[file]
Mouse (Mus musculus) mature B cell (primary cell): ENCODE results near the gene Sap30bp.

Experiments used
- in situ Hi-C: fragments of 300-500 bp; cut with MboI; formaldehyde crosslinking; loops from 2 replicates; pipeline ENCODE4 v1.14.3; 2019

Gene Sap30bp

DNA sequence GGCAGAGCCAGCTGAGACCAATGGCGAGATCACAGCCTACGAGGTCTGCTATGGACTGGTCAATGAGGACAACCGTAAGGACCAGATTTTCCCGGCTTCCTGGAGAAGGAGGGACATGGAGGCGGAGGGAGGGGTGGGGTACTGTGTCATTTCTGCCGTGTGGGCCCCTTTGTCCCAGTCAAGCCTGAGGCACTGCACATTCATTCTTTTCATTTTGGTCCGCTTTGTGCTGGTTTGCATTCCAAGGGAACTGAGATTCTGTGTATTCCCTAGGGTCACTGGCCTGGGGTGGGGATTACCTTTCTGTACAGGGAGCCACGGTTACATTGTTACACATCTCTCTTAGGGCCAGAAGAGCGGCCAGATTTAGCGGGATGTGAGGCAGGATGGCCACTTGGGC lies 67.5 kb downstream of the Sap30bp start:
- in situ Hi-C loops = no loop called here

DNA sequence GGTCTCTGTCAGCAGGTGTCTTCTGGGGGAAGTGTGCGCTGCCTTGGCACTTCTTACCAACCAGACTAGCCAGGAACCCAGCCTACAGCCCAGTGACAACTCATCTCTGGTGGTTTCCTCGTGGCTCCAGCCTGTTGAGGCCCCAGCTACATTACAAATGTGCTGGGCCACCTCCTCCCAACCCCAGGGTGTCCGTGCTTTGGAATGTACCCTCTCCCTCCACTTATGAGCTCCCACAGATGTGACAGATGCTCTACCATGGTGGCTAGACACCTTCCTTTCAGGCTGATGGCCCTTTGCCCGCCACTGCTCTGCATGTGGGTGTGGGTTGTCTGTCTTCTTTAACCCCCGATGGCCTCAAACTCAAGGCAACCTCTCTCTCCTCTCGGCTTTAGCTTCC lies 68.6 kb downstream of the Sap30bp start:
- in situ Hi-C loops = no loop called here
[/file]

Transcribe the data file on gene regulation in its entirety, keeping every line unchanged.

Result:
Mouse (Mus musculus) mature B cell (primary cell): ENCODE results near the gene Sap30bp.

Experiments used
- in situ Hi-C: fragments of 300-500 bp; cut with MboI; formaldehyde crosslinking; loops from 2 replicates; pipeline ENCODE4 v1.14.3; 2019

Gene Sap30bp

DNA sequence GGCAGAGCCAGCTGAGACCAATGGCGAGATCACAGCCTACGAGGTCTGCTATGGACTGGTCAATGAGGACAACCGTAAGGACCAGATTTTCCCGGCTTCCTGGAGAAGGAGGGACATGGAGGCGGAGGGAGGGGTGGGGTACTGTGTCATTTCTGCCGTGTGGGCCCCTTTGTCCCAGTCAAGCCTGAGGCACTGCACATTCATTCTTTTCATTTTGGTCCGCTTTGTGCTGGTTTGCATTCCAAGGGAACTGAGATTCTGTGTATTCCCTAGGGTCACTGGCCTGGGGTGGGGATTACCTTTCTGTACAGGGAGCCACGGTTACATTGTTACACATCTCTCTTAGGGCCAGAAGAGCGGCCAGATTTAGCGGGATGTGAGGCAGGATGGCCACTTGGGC lies 67.5 kb downstream of the Sap30bp start:
- in situ Hi-C loops = no loop called here

DNA sequence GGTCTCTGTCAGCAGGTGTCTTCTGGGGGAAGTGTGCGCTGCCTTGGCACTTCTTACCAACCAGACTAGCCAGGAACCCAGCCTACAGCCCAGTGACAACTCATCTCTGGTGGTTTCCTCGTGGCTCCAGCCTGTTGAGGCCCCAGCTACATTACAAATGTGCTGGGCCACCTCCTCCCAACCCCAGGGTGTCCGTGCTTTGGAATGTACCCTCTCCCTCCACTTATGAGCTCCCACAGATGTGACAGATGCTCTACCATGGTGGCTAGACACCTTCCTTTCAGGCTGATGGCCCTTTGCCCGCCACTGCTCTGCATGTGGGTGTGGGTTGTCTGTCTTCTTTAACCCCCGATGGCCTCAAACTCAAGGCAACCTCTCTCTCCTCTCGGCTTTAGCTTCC lies 68.6 kb downstream of the Sap30bp start:
- in situ Hi-C loops = no loop called here